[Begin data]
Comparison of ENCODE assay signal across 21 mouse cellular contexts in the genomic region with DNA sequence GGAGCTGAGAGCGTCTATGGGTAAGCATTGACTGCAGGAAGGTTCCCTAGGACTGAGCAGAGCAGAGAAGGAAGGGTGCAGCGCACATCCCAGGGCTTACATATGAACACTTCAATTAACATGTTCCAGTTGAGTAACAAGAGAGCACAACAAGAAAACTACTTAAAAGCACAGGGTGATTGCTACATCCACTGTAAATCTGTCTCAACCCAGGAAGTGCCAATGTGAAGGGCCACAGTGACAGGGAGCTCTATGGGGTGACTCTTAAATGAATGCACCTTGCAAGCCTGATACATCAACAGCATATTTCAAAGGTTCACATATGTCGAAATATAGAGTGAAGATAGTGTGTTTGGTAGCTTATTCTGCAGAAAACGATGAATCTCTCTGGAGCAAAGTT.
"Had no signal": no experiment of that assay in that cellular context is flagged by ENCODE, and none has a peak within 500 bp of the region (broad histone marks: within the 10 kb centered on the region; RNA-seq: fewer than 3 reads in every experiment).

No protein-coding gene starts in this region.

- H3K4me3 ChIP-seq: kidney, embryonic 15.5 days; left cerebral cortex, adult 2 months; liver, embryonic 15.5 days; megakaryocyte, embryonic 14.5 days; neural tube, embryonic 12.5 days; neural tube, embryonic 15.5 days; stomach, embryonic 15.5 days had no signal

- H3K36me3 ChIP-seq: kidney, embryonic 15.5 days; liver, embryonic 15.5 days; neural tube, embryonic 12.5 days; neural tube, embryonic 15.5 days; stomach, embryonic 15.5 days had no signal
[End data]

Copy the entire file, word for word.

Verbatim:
Comparison of ENCODE assay signal across 21 mouse cellular contexts in the genomic region with DNA sequence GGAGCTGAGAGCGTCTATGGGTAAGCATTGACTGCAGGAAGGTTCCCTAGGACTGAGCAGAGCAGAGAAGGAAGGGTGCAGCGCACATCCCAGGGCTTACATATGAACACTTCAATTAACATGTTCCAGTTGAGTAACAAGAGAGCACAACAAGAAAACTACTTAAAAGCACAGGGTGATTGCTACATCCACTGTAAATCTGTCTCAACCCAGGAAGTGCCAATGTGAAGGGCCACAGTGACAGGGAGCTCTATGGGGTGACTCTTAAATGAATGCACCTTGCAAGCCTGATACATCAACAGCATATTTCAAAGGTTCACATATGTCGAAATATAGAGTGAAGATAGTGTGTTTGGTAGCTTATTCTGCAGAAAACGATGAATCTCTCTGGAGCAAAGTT.
"Had no signal": no experiment of that assay in that cellular context is flagged by ENCODE, and none has a peak within 500 bp of the region (broad histone marks: within the 10 kb centered on the region; RNA-seq: fewer than 3 reads in every experiment).

No protein-coding gene starts in this region.

- H3K4me3 ChIP-seq: kidney, embryonic 15.5 days; left cerebral cortex, adult 2 months; liver, embryonic 15.5 days; megakaryocyte, embryonic 14.5 days; neural tube, embryonic 12.5 days; neural tube, embryonic 15.5 days; stomach, embryonic 15.5 days had no signal

- H3K36me3 ChIP-seq: kidney, embryonic 15.5 days; liver, embryonic 15.5 days; neural tube, embryonic 12.5 days; neural tube, embryonic 15.5 days; stomach, embryonic 15.5 days had no signal